This book really does talk about a lot of topics that are still relevant to today: working for free, marriage, commitment, friendship. This book has it all, and honestly, like the first, I kept thinking about Elle Woods from Legally Blonde. Elle Woods is this very kind-hearted optimistic young woman who doesn’t fit in when she attends Harvard Law School to see her boyfriend. But she also doesn’t give up on herself and studies hard even when her professor tells her that she isn’t going to get anywhere in law school simply because she dresses in pink and wears makeup. Elle also is very good about keeping friends because she knows how to keep a secret, even when Brooke, a lady who is on trial for allegedly murdering her husband, tells Elle that she only got her physically fit body not from exercise, but from getting liposuction. Like Elle, Lizzie doesn’t give up even when people tell her she won’t get far in anything, and I appreciate that about her character. Now of course, as an introvert who likes talking sometimes but who hasn’t been to many weddings, I couldn’t totally relate to Lizzie, but I love that she never gives up even when New York City becomes a day in day out struggle.

She also taught me the importance of knowing your self-worth. She lets the Henris take advantage of her hard work by saying she will work for free, thinking they will pay her one day. But when time passes and they don’t pay her anything (they are a family-owned business but are struggling financially themselves, even affording to pay their rent), she finally gets fed up and then when the Henris reveal to the press that Lizzie helped Jill with her wedding plans, getting Jill into further trouble and costing Lizzie her job at the firm, Lizzie finally marches in and demands they pay her a fair salary and benefits (she says “I want thirty thousand a year plus commissions. I want two weeks’ paid vacation, full medical and dental. I want at least one sick day per month plus two personal days per year. And I want the upstairs apartment, rent free, all utilities paid for by the shop.”, Cabot p. 287). When she said all this, of course I was snapping my fingers and practically shouting, “!” But seriously, I understood that I, too, as a young woman in a creative field, need to know my worth. I need to work hard but also not feel like I have to always work for free, especially in a pricey place like New York City (or really anywhere, since in a lot of places in the U.S. things are just getting more and more expensive, namely housing).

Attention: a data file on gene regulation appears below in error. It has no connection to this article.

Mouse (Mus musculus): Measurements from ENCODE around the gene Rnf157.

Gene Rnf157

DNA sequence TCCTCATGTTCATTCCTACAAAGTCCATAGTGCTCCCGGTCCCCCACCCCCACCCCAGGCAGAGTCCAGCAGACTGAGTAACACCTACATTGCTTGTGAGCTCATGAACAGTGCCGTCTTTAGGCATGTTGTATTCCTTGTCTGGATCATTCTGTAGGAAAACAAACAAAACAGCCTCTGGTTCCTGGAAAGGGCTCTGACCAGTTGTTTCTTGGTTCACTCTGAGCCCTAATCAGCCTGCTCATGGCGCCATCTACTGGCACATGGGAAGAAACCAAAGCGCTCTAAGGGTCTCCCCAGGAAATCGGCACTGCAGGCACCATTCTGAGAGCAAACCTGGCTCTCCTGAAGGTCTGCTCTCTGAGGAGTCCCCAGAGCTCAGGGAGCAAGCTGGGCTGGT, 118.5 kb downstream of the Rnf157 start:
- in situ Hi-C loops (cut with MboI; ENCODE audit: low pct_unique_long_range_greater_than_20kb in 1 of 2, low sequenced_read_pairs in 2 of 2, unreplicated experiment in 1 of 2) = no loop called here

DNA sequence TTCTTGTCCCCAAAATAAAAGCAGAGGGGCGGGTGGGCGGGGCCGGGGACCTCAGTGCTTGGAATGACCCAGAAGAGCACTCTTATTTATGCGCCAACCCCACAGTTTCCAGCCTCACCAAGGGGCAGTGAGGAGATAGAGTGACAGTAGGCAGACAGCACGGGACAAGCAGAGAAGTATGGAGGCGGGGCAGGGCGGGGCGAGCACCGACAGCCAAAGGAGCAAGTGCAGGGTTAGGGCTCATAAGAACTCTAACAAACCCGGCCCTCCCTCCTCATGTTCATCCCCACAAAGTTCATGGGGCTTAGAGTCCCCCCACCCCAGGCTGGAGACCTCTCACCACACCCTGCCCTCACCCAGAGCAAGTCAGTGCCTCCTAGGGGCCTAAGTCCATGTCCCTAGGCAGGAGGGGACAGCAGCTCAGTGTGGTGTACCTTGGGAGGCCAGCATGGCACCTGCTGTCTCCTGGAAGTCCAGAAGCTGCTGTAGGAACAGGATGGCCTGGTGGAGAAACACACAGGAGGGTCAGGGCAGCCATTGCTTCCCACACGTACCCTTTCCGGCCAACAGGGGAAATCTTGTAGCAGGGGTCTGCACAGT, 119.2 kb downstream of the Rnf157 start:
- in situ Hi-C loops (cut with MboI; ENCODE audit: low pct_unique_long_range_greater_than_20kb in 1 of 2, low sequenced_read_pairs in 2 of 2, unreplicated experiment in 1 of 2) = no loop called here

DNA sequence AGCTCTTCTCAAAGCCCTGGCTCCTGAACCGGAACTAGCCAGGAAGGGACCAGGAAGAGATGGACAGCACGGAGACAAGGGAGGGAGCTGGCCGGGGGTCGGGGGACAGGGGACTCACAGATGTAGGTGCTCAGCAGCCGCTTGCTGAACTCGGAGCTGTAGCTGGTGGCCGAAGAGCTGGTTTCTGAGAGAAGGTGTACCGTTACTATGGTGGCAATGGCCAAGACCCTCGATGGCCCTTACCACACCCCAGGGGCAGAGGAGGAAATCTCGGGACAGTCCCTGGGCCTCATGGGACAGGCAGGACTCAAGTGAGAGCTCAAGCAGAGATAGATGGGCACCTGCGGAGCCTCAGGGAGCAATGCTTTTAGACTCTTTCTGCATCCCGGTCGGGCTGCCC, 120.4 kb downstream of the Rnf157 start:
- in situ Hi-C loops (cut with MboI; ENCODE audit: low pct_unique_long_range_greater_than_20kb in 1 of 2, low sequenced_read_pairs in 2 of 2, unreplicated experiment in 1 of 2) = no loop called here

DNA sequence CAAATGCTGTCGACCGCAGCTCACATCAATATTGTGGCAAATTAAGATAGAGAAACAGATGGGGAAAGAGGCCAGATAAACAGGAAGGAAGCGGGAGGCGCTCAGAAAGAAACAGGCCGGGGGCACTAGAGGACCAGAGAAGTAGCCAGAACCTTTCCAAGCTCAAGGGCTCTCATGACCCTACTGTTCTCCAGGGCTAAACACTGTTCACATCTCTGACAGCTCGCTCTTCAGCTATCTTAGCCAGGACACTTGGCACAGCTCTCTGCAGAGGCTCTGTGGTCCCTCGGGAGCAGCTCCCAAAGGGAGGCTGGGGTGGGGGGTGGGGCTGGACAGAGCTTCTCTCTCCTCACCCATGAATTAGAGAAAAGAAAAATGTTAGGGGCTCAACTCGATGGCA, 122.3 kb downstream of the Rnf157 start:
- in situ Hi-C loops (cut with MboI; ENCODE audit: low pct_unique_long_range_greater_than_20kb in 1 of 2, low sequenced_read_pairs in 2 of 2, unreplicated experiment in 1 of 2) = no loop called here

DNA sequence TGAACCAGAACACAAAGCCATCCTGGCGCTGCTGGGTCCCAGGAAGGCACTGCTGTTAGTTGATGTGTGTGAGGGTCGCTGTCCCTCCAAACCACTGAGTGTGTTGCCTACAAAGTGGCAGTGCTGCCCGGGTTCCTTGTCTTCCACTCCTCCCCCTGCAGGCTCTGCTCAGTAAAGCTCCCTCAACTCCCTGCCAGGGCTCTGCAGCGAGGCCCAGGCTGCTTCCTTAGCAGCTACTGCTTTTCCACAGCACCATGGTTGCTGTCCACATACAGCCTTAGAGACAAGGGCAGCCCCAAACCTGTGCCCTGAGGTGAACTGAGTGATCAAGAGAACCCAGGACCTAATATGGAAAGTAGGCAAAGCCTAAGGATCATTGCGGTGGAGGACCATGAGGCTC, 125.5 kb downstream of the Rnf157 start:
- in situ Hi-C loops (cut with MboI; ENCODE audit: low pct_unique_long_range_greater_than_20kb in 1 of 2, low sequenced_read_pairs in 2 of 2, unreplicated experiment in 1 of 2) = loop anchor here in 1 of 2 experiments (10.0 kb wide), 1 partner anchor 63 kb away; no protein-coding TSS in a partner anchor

It also taught me that weddings involve a lot of planning. Throughout the book, Lizzie includes several excellent guides for finding the right wedding gown for your body type, what to do after the wedding (e.g. writing thank-you notes to your guests, etc.), alternatives to throwing rice when the bride and groom leave in their “Just Married” car, and other really helpful things I had very little prior knowledge of. I hope when I get married (which I have no idea when) I can keep these guides in mind.

Once again, Meg Cabot continues to work magic with her excellent writing. The end (I won’t spoil it) had me seriously snapping my fingers and reeling back in shock, not from horror but from sheer fangirldom. Now I’m going to devour the third installment in the series! πŸ™‚

Queen of Babble in the Big City. 2007 by Meg Cabot. 307 pp.